DAI is pleased to announce the release of its latest CDA Insights paper, “Localizing Digital Public Goods.”

Global donors and development implementers are increasingly aligned around the theory that digital investments are most effective and equitable when owned by local stakeholders who can leverage the full potential of digital technologies and data. They are also embracing an agenda of “localization” to prioritize local digital ownership, expertise, and leadership.

Digital public goods provide local actors with an alternative to expensive, proprietary digital solutions through a verified registry of open-source software, open data, open artificial intelligence (AI) models, open standards, and open content. International development actors seeking to localize these digital public goods and related digital public infrastructure (DPI) must adapt digital solutions to suit local digital ecosystems, as well as ensure they are wholly owned by local partners. In this post, we provide an overview of a new report that DAI authored about the challenges and opportunities associated with localizing digital public goods.

As part of this research, our partner ExchangeDesign created a DPG Explorer that allows us to analyze data on existing digital public goods, where they were developed and deployed, and which digital public goods they support. See two screenshots of the analysis below:

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In addition to analyzing this data, the report conducted 21 key informant interviews to better understand the challenges and opportunities of localizing digital public goods. The report identifies five principal challenges and offers initial recommendations to address them:

  1. Donors and implementers do not yet share an agreed definition of or vision for localization, let alone metrics for measuring progress toward it. Recommendation: Donors should align on “Principles of DPG Localization” to explicitly state their definitions, priorities, and targets. The Digital Public Goods Alliance (DPGA) should consider expanding digital public goods metrics to include global utility, community support, and software maturity.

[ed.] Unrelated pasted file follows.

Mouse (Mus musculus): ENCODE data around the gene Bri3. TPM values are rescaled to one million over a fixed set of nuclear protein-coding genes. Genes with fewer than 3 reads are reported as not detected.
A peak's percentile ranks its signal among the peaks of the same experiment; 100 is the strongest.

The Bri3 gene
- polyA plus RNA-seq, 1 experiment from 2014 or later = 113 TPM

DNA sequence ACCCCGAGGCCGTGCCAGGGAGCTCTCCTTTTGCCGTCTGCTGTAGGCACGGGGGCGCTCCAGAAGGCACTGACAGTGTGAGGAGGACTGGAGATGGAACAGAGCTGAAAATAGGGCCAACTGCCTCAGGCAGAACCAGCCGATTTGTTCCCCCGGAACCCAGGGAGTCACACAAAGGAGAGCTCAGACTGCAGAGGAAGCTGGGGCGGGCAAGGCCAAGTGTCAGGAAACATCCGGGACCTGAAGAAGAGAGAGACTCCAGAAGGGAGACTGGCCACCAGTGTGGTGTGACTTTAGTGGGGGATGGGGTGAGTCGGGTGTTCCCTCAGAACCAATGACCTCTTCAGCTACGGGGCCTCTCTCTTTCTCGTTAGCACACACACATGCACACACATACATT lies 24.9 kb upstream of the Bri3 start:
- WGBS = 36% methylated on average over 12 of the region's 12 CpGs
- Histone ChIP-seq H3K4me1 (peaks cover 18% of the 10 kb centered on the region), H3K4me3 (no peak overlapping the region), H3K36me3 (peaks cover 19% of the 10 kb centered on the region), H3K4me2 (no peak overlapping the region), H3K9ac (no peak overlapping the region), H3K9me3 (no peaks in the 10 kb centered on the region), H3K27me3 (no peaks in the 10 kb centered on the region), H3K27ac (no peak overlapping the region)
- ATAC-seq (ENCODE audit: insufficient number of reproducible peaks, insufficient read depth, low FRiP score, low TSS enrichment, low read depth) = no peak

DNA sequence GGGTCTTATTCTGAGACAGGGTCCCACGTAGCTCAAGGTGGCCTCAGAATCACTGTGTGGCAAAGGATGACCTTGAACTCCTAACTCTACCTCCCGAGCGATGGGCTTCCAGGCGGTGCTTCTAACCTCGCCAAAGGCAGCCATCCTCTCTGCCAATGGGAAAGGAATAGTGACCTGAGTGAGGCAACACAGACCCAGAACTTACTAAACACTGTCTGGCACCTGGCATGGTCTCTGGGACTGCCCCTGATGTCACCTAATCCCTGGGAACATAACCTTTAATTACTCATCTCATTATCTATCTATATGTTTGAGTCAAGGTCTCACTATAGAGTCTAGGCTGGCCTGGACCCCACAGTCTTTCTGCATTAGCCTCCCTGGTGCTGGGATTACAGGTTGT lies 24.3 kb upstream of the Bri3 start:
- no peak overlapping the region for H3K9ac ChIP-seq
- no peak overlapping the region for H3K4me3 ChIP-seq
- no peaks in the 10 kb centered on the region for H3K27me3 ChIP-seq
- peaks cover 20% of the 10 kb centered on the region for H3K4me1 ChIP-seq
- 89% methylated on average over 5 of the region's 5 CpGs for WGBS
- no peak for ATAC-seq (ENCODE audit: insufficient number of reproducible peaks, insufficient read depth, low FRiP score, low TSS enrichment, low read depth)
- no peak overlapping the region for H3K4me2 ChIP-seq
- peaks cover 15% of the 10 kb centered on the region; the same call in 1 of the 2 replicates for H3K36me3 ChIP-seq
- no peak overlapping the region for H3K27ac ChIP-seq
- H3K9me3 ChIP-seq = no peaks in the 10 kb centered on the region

2. The DPG registry is skewed toward historical donor priorities rather than current implementer localization needs. Recommendation: DPGA should consider actively soliciting underrepresented DPG categories, languages, and regions, as well as prominent “missing” digital public goods. DPGA should also take steps to increase community ownership in the digital public goods approval process.
  3. The DPG community of practice is fragmented and often inaccessible to local actors. Recommendation: Digital public goods experts and practitioners should try to network, publish, and convene discussions outside of their sub-communities. Donors and implementers should insist on communicating through hybrid (digital and face-to-face) experiences that are comparable to in-person experiences, as well as rethink communication channels such as static reports.
  4. Donor funding and implementation incentives are misaligned for digital public goods localization needs. Recommendation: Donors should consider a “sustainability levy” to incentivize cooperation around localization and foster long-term capacity-building initiatives to improve local partners’ ability to compete for grants.
  5. Insufficient local technical capacities—and perceptions thereof—inhibit local ownership. Recommendation: Donors should prioritize local digital public goods capacity strengthening as critical to digital public goods implementation and invest in digital public goods academies that generate open content that can be repurposed by local educational institutions. Donors and implementers should incentivize informal learning, peer-to-peer exchange, self-study content, and certificate programs.